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The SMB Should Love Edge Computing

Edge computing is the fastest growing segment of IT. There are a number of different definitions of edge computing flying around that overlap with IoT and fog computing (which, like the name, is even more poorly defined.) So what is it and why does it matter to the SMB?

The way I am defining edge computing here is: physical computing infrastructure that is intentionally located outside the four walls of the data center. The purpose of edge computing is to place applications, compute, and storage resources near to where they are needed, used, and where data is collected.

Edge Computing for the SMB?

If you are part of the SMB, you are likely either thinking, “I have multiple locations so this might fit me,” or, “I only have one or two locations and this doesn’t fit me.” Either way, you should be paying attention to what is happening in edge computing and be loving it.

Edge computing is driving IT infrastructure in a direction that is perfectly suited for the SMB. the difference between edge computing and traditional ROBO deployments is that edge computing is supporting more critical applications. That means edge computing systems have to be more reliable, easy to use, easy to deploy, highly available, efficient, high performance, self-healing, and best of all, affordable.

Small but Critical

Edge computing sites are characterized by having critical application needs but where there is little, or often no onsite IT staff to manage them. These sites have very specific computing needs and therefore may need much smaller deployments than the primary data center site. There may be dozens or hundreds of these smaller edge computing sites in an organization. These organizations cannot afford to roll out complex, expensive IT infrastructure to each of these sites. They need affordable, right-sized, easy-to-manage infrastructure.

The needs of an edge computing site might range from a small form factor like a tower system or IoT sized platform no bigger than a Raspberry Pi, or up to a cluster of computing appliances that form a micro data center. It is nearly the same range as you would expect to see in the SMB. Whatever the size, they need to keep the critical apps that drive the business up and running.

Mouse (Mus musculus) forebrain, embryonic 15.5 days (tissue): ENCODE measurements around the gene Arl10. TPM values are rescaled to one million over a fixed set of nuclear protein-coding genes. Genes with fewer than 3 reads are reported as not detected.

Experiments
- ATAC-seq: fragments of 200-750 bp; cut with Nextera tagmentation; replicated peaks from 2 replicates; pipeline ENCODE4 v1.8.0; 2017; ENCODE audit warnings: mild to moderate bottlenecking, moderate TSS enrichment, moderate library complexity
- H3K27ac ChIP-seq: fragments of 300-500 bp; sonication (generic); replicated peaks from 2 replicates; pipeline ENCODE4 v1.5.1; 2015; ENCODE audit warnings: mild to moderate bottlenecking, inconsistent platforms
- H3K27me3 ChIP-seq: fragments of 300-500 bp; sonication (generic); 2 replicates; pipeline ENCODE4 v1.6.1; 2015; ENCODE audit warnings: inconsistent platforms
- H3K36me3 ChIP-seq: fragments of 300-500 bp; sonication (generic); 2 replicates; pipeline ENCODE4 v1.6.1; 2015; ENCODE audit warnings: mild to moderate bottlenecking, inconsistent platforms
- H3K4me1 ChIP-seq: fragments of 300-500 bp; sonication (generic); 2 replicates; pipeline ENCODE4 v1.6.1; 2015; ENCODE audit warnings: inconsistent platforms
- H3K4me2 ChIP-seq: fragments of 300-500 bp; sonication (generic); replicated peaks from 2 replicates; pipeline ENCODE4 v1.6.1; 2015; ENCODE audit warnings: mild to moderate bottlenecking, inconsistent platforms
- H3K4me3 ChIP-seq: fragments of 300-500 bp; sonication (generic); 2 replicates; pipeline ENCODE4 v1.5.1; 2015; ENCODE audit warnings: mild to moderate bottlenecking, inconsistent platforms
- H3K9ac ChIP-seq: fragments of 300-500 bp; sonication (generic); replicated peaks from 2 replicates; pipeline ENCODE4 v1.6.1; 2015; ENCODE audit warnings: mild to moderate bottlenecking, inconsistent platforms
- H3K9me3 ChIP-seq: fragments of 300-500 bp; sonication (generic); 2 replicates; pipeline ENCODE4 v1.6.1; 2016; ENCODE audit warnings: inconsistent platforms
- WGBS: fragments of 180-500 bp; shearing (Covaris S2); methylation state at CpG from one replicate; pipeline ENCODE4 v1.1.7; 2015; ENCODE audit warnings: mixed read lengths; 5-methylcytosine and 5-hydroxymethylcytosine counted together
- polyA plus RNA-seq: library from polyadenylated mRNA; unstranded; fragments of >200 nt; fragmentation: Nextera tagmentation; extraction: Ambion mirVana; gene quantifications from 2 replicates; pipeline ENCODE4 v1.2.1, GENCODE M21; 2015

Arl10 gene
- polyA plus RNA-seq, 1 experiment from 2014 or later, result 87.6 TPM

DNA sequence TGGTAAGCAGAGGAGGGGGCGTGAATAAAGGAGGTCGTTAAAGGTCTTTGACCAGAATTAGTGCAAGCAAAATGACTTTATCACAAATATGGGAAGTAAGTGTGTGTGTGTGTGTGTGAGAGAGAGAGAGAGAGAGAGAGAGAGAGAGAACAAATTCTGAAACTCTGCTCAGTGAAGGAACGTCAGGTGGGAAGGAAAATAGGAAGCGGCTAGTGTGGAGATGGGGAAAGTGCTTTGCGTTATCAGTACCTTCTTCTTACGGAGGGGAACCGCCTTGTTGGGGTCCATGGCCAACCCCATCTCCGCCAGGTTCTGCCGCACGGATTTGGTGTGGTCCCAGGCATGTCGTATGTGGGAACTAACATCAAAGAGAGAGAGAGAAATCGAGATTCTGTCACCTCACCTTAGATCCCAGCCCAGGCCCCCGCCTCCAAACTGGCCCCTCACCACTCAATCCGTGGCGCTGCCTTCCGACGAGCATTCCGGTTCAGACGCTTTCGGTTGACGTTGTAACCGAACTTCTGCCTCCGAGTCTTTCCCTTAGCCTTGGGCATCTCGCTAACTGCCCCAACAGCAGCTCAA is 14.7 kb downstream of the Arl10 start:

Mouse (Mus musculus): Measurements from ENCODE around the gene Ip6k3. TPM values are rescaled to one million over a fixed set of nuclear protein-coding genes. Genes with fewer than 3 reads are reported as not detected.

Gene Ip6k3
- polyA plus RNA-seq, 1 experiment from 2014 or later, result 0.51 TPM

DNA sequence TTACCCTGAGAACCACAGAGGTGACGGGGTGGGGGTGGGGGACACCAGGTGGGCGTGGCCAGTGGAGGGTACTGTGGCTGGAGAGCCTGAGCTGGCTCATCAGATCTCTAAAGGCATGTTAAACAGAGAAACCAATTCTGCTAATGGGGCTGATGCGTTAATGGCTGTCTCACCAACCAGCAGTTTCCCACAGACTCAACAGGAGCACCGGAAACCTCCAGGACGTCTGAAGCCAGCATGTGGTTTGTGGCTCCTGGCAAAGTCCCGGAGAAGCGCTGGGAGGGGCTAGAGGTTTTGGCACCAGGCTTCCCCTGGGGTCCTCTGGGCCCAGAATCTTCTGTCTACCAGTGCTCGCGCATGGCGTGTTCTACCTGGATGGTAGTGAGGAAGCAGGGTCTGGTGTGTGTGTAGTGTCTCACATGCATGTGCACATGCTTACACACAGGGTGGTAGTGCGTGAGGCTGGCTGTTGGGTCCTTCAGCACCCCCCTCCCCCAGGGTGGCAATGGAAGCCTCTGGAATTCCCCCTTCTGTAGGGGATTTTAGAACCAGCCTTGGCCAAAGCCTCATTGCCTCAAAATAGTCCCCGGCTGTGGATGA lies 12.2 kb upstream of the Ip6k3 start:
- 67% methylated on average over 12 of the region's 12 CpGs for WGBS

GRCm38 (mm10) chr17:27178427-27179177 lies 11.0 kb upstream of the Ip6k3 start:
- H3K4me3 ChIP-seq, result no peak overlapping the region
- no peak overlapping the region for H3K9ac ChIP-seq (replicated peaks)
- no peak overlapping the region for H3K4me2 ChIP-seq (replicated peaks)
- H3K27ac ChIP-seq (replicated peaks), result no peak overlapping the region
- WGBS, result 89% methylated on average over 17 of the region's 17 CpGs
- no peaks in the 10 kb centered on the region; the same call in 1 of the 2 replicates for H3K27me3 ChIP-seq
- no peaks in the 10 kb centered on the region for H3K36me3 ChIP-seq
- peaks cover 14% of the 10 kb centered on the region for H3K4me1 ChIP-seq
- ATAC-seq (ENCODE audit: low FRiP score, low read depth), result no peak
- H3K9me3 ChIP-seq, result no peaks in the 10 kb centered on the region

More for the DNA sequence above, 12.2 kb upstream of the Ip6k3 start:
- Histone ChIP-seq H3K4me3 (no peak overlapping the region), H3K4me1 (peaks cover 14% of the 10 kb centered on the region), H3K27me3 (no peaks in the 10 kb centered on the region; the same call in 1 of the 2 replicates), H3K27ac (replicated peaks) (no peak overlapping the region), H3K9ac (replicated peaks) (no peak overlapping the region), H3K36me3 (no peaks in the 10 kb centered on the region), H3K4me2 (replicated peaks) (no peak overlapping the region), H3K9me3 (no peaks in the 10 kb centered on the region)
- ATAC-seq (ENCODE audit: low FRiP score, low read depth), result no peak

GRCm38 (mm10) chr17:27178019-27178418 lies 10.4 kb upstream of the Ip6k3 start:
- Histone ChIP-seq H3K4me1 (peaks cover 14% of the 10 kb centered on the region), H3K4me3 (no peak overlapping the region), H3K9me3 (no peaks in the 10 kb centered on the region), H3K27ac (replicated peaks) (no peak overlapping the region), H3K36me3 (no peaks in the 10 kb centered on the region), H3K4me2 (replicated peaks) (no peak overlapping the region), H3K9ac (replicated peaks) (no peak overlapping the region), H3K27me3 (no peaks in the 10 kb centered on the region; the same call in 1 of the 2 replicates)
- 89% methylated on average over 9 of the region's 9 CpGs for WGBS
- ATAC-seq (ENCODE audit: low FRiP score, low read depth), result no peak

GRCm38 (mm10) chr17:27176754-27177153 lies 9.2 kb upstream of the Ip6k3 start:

Automation

In order for these smaller systems to keep applications running without dedicated IT staff onsite, they require automation. Automation first makes the systems easier to use by eliminating a lot of mundane manual IT tasks where human error can cause problems. Automation also keeps the systems running through monitoring for complex system failure conditions and taking automatic actions to correct those conditions.

Automation can eliminate downtime that would normally take a system offline and require an IT staffer to come onsite to bring it back online. Even when hardware components fail, automation can shift application workloads to redundant hardware components to continue operating.

Easy to Manage

These infrastructure systems need to be easy to deploy and easy to manage. An organization with hundreds of sites can’t afford to take weeks deploying complex hardware per site. They need to be able to quickly drop in the infrastructure, bring systems online, and remotely manage those sites going forward. The more complex the infrastructure, the more they end up spending deploying and managing it.

For the most part, these systems should just run with little to no management.  “Self-healing,” that being automated error detection, mitigation, and correction, is key to providing high availability for applications without straining the IT staff resources. When management tasks are needed, they should be able to be performed remotely and with ease. That task, maybe a system update, may need to be performed at each site. If such a task requires many hours or even days of work per site, then performing the task at hundreds of sites becomes very costly or even completely impractical. Automation is the key to making the management of these many sites possible.

Reap the Rewards

Even if an SMB organization doesn’t have any specific edge computing needs, they are going to reap the benefits that edge computing is driving. In order to deploy IT infrastructure to so many small, remote sites, larger organizations are going to drive IT infrastructure to be all the things SMB would want it to be: easier to use, more efficient, more reliable, and more affordable.

And yes, IT infrastructure is always moving in that direction. Today, edge computing is at the leading edge of that trend.